Customers of Dark Fiber – Fiber-to-the-Tower (FTTT) Backhaul

Fiber-to-the-Tower (FTTT) / Backhaul is a notable customer group and use case for dark fiber. Wireless carriers (e.g., AT&T, Verizon, and T-Mobile) use dark fiber to connect and backhaul their tower base stations to central sites. Indeed, tower base stations use immense and increasing amounts of data traffic, particularly with the introduction of 5G to consumers.

Backhaul is the physical connection between the tower radio base station and the core network. Specifically, smartphones transmit and receive their signals from radio base stations, which typically sit on top of buildings or towers. Indeed, core networks are usually situated in central office locations of the wireless carrier and are usually far from these radio base stations.

Overall, the most commonly used backhaul methods to connect networks are microwave links, copper connections and increasingly fiber. Indeed, efficient backhaul of data traffic improves throughput and therefore user experience on the 5G network. Importantly, these improvements can only be done through fiber-optic backhaul solutions.

Customers of Dark Fiber – Small Cells Backhaul

The increase in small cell deployments as part of the 5G network, is another factor which makes dark fiber imperative. In particular, small cells and dark fiber are necessary for high-band (or millimeter wave) spectrum deployments. Indeed, dark fiber is the primary medium to backhaul data traffic over small cells.

Similarly, wireless carriers including AT&T, Verizon, and T-Mobile are the key customers for backhaul services of small cells.

Lease Profile and Service Sold – Dark Fiber

Below we provide two examples of a typical dark fiber lease to a i) cloud service provider and ii) enterprise. Notably, customers typically lease dark fiber in pairs to account for uplink and downlink.

Firstly, Amazon Web Services (AWS), Microsoft Azure, or Google Cloud will lease 4 pairs to 8 pairs of fiber. Indeed, cloud service providers are more likely to repeatedly lease dark fiber in smaller increments, as and when they need additional capacity.

In contrast, enterprises (e.g., American Airlines), will often lease 20 pairs of fiber at a time. Importantly, the lease will often be in larger capacities to account for a specific project or major corporate initiatives. However, leasing will be less frequent as compared to cloud service providers.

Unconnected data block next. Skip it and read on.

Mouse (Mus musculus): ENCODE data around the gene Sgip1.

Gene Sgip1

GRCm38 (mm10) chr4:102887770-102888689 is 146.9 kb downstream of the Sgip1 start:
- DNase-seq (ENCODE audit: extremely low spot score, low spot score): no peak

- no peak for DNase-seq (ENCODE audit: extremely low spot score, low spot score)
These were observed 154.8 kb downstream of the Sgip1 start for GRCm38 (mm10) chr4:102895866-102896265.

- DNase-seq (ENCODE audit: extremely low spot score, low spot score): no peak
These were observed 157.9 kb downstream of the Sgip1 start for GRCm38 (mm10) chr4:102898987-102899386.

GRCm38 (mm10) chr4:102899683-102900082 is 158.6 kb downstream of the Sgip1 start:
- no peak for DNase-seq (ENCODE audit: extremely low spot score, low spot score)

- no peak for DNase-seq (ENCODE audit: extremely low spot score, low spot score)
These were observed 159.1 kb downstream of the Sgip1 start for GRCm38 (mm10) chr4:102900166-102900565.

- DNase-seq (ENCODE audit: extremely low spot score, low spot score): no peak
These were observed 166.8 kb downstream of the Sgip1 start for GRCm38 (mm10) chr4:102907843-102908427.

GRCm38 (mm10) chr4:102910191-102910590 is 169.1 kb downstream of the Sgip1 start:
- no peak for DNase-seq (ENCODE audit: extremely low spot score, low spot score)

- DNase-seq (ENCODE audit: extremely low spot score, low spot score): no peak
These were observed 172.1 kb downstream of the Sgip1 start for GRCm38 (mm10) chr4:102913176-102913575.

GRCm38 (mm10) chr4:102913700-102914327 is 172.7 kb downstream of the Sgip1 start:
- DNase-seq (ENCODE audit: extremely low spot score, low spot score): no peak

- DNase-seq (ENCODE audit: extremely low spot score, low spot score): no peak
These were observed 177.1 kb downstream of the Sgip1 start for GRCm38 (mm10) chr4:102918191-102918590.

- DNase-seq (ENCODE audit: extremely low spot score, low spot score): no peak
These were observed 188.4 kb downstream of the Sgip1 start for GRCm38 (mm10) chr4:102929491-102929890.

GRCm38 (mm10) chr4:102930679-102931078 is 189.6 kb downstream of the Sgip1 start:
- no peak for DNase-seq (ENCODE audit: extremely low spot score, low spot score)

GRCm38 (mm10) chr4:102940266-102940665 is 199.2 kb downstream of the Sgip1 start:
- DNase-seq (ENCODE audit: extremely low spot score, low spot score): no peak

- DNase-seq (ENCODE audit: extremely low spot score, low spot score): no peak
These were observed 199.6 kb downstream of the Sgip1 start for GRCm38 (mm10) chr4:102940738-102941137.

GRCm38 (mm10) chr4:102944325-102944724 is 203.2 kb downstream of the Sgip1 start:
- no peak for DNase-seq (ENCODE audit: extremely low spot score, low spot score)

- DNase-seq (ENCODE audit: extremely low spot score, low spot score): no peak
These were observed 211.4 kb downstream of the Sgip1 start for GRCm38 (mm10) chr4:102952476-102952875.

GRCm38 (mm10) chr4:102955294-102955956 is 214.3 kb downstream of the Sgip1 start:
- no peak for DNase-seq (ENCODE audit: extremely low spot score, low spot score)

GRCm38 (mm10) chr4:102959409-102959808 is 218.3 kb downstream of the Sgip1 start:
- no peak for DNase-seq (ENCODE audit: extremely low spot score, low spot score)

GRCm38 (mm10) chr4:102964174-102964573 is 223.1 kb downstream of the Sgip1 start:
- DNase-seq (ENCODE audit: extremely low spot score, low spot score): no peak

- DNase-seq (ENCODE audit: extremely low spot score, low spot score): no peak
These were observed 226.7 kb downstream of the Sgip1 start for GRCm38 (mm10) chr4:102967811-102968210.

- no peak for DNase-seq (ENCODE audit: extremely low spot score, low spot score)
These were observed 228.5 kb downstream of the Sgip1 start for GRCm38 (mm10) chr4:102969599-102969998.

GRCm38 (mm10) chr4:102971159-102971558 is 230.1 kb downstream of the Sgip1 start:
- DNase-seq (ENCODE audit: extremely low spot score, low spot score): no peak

Contract Terms of Dark Fiber

Dark fiber is typically procured via a long-term lease, which requires a recurring payment, on a term between 10 years and 25 years. Additionally, dark fiber leases can take the form of an Indefeasible Right of Use (IRU), which is a one-time payment, for a contract extending up to 35 years and even 50 years.

Ordinarily, dark fiber customers do not own the fiber. However, customers effectively control the dark fiber through contractual renewal rights. Additionally, dark fiber providers ensure that the fiber is in good working condition throughout the term of the lease, for the customer.

Pricing of Dark Fiber

Pricing for dark fiber leases include several variables. In terms of the physical asset, pricing characteristics include the number of fiber strands, and number of route miles. Additionally, factors including supply & demand on the route, and the service provider offering dark fiber, also factor into pricing.

Dark fiber leases are often recurring payments which are at a fixed rate and paid on a monthly basis. However, dark fiber leases often include annual price escalators to account for inflation. Indeed, some customers pay an upfront lump sum, along with an annual maintenance charge, which is known as an Indefeasible Right of Use (IRU).

(2) Enterprise Fiber (or Lit Fiber)

Enterprise fiber is where the service provider lights the fiber and enables connectivity for the customer. Indeed, the enterprise fiber service provider operates the modulating electronics and optronics equipment for the network. In contrast to enterprise fiber, dark fiber does not provide these communications services across the fiber.

Physical Asset of Enterprise Fiber

Enterprise fiber owners take an existing fiber route, cut the fiber and build a fiber lateral into an enterprise. For example, enterprises can include office buildings, industrial parks, or corporate headquarters.

Customers of Enterprise Fiber – Overall

Enterprise fiber is the supply of connectivity services to businesses or enterprises, typically medium and large. For example, these customers can include office buildings, government agencies, financial services, educational systems, and healthcare organizations.

Customers of Enterprise Fiber – Specific

Below are examples of specific customers of enterprise fiber, which fall into three key groupings.

Enterprise Fiber Customers by Sector

Firstly, Finance customers include Morgan Stanley, Goldman Sachs, Barclays, Citi, New York Stock Exchange, and Bloomberg.

Secondly, Public Sector & Healthcare customers include the United States Department of Homeland Security, the Johns Hopkins University School of Medicine, the National Institutes of Health, Highmark Health, and the Children’s Hospital of Philadelphia.

Thirdly, Manufacturing & Transportation customers include ExxonMobil, American Airlines, United Airlines, United Parcel Service (UPS), and Walmart.

Lease Profile and Service Sold – Enterprise Fiber

Enterprise Fiber services include traditional telecommunications offerings like wavelength, Ethernet, IP, and SONET services. Indeed, these services are sold to an enterprise user (as shown above). The fiber provider uses its own optronics to manage the network. In turn, enterprise fiber allows the customer to focus on its core business instead of operating the fiber network, which the customer must handle in dark fiber.